“Social distancing” responses to COVID-19 have ordered people to work from home wherever possible. No doubt this includes many software developers, who might ordinarily be conducting daily stand-up meetings and other forms of face-to-face communication called for by modern software development processes. Obviously the stand-up meeting could be replaced by a videoconference, say, and tools like JIRA, Git, and the like have been on-line from the get-go. But what does research say about developing software without being in the same location as your co-workers?
Firstly, software developers aren’t the only kind of professional who sometimes work from home, and there’s a large body of literature describing professionals in various sorts of flexible work arrangements including remote work. One interesting observation that appears in several literature reviews is that the great majority of studies of flexible working arrangements focus on the experience of the flexible workers (who generally report positive experiences) rather than on their colleagues (who often report negative experiences). It might be convenient for the flexible worker to collect children from school or schedule doctor’s appointments during the week, for example, but it can be frustrating for colleagues who need that worker’s input to keep the project rolling along.
Lynn van Dyne and colleagues (2008) present the following tips for teams containing flexible workers, synthesised from studies undertaken in the early 2000’s:
- manage your time as a team rather than have it dictated by a manager and, as much as possible, synchronise team members’ availability so that everyone is available at some common times;
- re-define work contributions in terms of tasks completed, participation in “interaction rituals” (daily stand-ups, say), and so on, rather than time spent in the office; and
- make yourself available pro-actively, such as by anticipating work to be done and initiating contact with co-workers.
Pamela Lirio and colleagues (2008) add some tips specifically for managers of professionals working part-time, some of which are applicable for remote working as well, based on interviews with part-time professionals and their managers in North America:
- pro-actively find or create arrangements for reduced working hours;
- trust employees to do their work without micro-managing; and
- continue to support the on-going development of workers on reduced hours.
Software developmers in particular can draw on the experience of two well-established modes of software development in which remote working is common: global software development and open source development.
Global software development refers to software developed by teams located around the world, as might occur in large multi-campus companies like Google and Microsoft. Even though there are obvious challenges in implementing methods like Scrum when some software developers are in Australia and others are in North America, it’s hard to find literature describing global software development being carried out any other way. Baturub Rizvi and colleagues (2015) identified the following strategies in a review of the literature published between 2007 and 2012:
- establish a strong communications infrastructure with many kinds of communication channels;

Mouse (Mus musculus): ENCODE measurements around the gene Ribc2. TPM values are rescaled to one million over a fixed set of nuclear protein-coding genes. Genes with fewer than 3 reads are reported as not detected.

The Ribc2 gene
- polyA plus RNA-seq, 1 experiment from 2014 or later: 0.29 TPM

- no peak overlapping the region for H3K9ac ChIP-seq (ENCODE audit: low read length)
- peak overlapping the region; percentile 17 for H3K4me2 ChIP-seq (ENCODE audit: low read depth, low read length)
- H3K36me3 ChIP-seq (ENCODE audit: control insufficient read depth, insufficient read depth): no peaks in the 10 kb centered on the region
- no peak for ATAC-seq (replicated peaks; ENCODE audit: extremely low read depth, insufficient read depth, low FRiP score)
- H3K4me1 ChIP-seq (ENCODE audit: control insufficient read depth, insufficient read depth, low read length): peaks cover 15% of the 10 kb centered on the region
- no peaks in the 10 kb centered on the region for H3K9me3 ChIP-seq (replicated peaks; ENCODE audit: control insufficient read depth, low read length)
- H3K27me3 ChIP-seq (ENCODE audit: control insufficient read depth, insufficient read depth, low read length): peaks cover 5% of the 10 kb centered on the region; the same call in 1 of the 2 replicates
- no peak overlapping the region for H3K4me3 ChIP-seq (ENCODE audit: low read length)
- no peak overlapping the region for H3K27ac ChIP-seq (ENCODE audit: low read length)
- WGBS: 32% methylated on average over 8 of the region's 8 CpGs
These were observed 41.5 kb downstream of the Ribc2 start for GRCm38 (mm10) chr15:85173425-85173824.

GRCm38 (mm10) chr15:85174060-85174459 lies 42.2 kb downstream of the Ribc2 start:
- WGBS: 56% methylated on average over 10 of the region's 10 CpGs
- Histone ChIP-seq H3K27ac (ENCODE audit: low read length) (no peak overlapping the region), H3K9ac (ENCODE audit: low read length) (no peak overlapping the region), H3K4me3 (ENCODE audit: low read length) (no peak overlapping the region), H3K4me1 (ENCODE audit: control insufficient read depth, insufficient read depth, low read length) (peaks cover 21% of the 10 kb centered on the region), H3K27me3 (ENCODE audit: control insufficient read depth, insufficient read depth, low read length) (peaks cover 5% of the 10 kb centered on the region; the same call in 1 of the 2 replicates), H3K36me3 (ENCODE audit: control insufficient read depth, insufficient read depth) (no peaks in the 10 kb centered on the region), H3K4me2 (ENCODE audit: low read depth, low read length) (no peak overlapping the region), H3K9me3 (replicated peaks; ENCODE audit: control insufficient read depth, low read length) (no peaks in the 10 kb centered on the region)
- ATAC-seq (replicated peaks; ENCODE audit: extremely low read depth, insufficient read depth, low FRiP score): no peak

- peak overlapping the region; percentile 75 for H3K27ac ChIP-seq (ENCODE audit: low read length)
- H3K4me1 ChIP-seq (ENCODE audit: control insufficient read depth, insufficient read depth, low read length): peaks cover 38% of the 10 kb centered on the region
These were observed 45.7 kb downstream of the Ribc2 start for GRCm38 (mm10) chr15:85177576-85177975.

- encourage developers to actually use these channels in both formal and informal settings;
- establish a formal communication strategy for exchanging information after revelant events; and
- ensure that developers working in different timezones have some overlapping work hours in which teleconferences can be scheduled.
Open source software development often proceeds without any central office at all. Most of the published studies of open source processes are around a decade old, but they agree that (at least back then) there was no single widely-accepted process. Some researchers have tried replacing daily meetings with on-line reporting tools that prompt developers to register their progress and any obstacles that they are facing at regular intervals (Kanban-like tools are one option); Luigi Lavazza and colleagues (2010) and Phillipp Diebold and colleagues (2013) both report that this method could work as well as face-to-face methods in their trials.
Finally, agile practices encourage software developers to work closely not just with each other, but with their clients. I’m not aware of any studies specifically addressing this issue, but aside from obvious suggestions to communicate by phone, e-mail and teleconferencing, software developers may have the option share a prototype that lets clients know how development is going and give them the opportunity to provide provide feedback.
Philipp Diebold, Constanza Lampasona and Davide Taibi 2013. Moonlighting Scrum: An Agile Method for Distributed Teams with Part-Time Developers Working during Non-Overlapping Hours. Eighth International Conference on Software Engineering and Advances, pages 318-323.
Luigi Lavazza, Sandro Morasca, Davide Taibi and Davide Tosi 2010. Applying SCRUM in an OSS Development Process: An Empirical Evaluation. International Conference on Agile Software Development, pages 147-159.
Pamela Lirio, Mary Dean Lee, Margaret L. Williams, Leslie K. Haugan and Ellen Ernst Kossek 2008.
The Inclusion Challenge With Reduced-Load Professionals: the Role of the Manager. Human Resource Management 47(3), pages 443-461.
Buturab Rizvi, Ebrahim Bagheri and Dragan Gasevic 2015. A Systematic Review of Distributed Agile Software Engineering. Journal of Software: Evolution and Process 27(10).
Linn van Dyne, Ellen Kossek and Sharon Lobel 2007. Less Need to Be There: Cross-level Effects of Work Practices That Support Work-Life Flexibility and Enhance Group Processes and Group-Level OCB. Human Relations 60(8), pages 1123-1154.